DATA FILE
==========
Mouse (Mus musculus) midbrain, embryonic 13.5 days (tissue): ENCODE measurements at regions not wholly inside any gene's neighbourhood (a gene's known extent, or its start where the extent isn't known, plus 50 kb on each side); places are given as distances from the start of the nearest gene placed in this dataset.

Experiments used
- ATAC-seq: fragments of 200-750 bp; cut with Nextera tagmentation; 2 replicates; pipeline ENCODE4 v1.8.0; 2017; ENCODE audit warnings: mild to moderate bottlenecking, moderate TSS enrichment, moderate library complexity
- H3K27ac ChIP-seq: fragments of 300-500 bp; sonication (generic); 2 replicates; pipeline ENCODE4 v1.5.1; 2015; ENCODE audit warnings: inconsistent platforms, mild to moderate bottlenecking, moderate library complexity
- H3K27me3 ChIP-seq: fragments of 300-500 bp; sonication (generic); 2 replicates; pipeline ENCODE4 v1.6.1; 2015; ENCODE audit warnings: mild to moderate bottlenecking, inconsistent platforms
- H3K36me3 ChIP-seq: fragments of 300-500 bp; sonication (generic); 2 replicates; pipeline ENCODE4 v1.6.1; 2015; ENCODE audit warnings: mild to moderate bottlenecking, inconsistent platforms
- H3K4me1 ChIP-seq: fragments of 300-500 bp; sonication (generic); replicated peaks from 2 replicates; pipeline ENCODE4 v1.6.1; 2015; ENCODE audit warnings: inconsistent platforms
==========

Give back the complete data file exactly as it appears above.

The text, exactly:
Mouse (Mus musculus) midbrain, embryonic 13.5 days (tissue): ENCODE measurements at regions not wholly inside any gene's neighbourhood (a gene's known extent, or its start where the extent isn't known, plus 50 kb on each side); places are given as distances from the start of the nearest gene placed in this dataset.

Experiments used
- ATAC-seq: fragments of 200-750 bp; cut with Nextera tagmentation; 2 replicates; pipeline ENCODE4 v1.8.0; 2017; ENCODE audit warnings: mild to moderate bottlenecking, moderate TSS enrichment, moderate library complexity
- H3K27ac ChIP-seq: fragments of 300-500 bp; sonication (generic); 2 replicates; pipeline ENCODE4 v1.5.1; 2015; ENCODE audit warnings: inconsistent platforms, mild to moderate bottlenecking, moderate library complexity
- H3K27me3 ChIP-seq: fragments of 300-500 bp; sonication (generic); 2 replicates; pipeline ENCODE4 v1.6.1; 2015; ENCODE audit warnings: mild to moderate bottlenecking, inconsistent platforms
- H3K36me3 ChIP-seq: fragments of 300-500 bp; sonication (generic); 2 replicates; pipeline ENCODE4 v1.6.1; 2015; ENCODE audit warnings: mild to moderate bottlenecking, inconsistent platforms
- H3K4me1 ChIP-seq: fragments of 300-500 bp; sonication (generic); replicated peaks from 2 replicates; pipeline ENCODE4 v1.6.1; 2015; ENCODE audit warnings: inconsistent platforms